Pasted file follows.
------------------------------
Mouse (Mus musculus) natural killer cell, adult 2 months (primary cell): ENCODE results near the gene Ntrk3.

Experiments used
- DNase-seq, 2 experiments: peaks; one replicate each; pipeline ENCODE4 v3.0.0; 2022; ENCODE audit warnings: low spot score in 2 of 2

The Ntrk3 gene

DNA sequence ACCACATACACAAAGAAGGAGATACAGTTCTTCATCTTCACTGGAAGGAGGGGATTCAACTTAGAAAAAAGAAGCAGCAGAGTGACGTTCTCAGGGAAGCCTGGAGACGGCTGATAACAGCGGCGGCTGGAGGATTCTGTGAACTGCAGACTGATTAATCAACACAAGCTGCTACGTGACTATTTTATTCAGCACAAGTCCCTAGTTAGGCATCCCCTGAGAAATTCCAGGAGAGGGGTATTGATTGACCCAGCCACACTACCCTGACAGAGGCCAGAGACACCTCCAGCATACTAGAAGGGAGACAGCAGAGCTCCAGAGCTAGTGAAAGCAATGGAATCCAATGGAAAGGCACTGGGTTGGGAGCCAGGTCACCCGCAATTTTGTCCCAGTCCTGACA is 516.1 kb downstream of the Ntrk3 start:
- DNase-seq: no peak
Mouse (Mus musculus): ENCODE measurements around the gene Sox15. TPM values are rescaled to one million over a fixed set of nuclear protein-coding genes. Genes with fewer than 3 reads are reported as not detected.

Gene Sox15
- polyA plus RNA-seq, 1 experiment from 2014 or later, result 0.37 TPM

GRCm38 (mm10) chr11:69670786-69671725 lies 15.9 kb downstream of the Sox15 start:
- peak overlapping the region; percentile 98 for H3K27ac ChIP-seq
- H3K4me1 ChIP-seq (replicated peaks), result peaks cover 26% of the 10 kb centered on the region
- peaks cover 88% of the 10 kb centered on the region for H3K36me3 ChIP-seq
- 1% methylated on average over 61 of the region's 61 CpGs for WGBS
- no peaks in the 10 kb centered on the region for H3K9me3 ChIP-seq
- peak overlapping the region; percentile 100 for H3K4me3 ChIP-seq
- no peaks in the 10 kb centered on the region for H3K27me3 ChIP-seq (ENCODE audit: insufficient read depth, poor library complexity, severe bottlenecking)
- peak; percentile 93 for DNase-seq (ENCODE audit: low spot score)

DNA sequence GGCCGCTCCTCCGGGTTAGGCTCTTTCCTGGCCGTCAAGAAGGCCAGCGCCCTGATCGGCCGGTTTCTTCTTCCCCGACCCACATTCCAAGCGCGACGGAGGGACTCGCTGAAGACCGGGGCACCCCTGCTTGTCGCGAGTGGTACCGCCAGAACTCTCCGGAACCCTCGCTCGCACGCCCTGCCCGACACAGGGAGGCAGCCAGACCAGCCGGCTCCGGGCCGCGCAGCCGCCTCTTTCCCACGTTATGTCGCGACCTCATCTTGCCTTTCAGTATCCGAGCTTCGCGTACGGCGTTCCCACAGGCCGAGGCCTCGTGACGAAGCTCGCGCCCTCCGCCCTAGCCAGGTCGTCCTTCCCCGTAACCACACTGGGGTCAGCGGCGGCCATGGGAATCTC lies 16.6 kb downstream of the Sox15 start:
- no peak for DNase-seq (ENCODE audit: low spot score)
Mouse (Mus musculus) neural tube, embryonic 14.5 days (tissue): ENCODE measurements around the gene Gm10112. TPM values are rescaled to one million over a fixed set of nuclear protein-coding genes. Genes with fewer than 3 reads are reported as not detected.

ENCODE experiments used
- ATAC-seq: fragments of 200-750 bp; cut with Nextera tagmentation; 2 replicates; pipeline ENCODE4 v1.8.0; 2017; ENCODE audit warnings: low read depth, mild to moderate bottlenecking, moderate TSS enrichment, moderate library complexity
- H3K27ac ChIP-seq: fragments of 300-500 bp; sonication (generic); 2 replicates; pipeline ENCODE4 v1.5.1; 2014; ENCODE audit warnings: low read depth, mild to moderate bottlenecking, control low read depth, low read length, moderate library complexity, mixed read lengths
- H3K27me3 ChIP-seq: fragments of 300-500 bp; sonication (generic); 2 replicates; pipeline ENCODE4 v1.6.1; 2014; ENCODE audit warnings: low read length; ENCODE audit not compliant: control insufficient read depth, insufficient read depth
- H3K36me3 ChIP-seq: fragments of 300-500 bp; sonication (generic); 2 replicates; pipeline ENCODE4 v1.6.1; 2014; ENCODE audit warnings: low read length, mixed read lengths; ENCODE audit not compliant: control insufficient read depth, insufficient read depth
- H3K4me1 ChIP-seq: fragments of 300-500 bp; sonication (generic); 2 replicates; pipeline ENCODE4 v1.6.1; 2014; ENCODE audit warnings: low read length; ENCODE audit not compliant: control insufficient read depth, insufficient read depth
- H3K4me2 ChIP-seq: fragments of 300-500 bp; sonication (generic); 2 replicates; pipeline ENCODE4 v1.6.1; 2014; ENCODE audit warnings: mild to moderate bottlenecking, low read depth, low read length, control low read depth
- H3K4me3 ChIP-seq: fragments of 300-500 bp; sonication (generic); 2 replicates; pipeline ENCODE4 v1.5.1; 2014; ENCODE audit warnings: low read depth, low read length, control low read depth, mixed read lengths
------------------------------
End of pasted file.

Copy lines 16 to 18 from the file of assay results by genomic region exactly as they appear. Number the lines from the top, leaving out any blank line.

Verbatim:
- peak overlapping the region; percentile 100 for H3K4me3 ChIP-seq
- no peaks in the 10 kb centered on the region for H3K27me3 ChIP-seq (ENCODE audit: insufficient read depth, poor library complexity, severe bottlenecking)
- peak; percentile 93 for DNase-seq (ENCODE audit: low spot score)